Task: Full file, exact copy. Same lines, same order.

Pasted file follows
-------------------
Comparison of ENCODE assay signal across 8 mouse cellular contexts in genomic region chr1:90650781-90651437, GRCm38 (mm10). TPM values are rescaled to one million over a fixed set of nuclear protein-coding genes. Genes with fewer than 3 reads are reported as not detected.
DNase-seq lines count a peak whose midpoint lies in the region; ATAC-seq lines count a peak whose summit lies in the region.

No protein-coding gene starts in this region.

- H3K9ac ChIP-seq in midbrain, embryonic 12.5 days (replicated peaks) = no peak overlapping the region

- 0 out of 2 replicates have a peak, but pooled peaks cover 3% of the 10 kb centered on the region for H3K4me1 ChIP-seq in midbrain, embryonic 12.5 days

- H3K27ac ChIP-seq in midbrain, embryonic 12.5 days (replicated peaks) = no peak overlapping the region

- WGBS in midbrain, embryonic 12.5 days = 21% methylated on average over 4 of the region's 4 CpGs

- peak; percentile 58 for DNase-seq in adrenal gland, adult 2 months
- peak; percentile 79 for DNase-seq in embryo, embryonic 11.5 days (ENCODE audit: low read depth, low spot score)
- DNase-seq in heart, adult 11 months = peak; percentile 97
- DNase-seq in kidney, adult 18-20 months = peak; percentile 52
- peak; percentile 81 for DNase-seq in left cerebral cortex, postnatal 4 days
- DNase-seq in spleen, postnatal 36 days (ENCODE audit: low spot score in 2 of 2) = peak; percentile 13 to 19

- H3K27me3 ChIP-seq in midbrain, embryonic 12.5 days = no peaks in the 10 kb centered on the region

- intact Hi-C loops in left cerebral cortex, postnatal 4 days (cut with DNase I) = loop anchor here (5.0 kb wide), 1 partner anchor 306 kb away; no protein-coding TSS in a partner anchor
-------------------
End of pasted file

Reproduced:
Comparison of ENCODE assay signal across 8 mouse cellular contexts in genomic region chr1:90650781-90651437, GRCm38 (mm10). TPM values are rescaled to one million over a fixed set of nuclear protein-coding genes. Genes with fewer than 3 reads are reported as not detected.
DNase-seq lines count a peak whose midpoint lies in the region; ATAC-seq lines count a peak whose summit lies in the region.

No protein-coding gene starts in this region.

- H3K9ac ChIP-seq in midbrain, embryonic 12.5 days (replicated peaks) = no peak overlapping the region

- 0 out of 2 replicates have a peak, but pooled peaks cover 3% of the 10 kb centered on the region for H3K4me1 ChIP-seq in midbrain, embryonic 12.5 days

- H3K27ac ChIP-seq in midbrain, embryonic 12.5 days (replicated peaks) = no peak overlapping the region

- WGBS in midbrain, embryonic 12.5 days = 21% methylated on average over 4 of the region's 4 CpGs

- peak; percentile 58 for DNase-seq in adrenal gland, adult 2 months
- peak; percentile 79 for DNase-seq in embryo, embryonic 11.5 days (ENCODE audit: low read depth, low spot score)
- DNase-seq in heart, adult 11 months = peak; percentile 97
- DNase-seq in kidney, adult 18-20 months = peak; percentile 52
- peak; percentile 81 for DNase-seq in left cerebral cortex, postnatal 4 days
- DNase-seq in spleen, postnatal 36 days (ENCODE audit: low spot score in 2 of 2) = peak; percentile 13 to 19

- H3K27me3 ChIP-seq in midbrain, embryonic 12.5 days = no peaks in the 10 kb centered on the region

- intact Hi-C loops in left cerebral cortex, postnatal 4 days (cut with DNase I) = loop anchor here (5.0 kb wide), 1 partner anchor 306 kb away; no protein-coding TSS in a partner anchor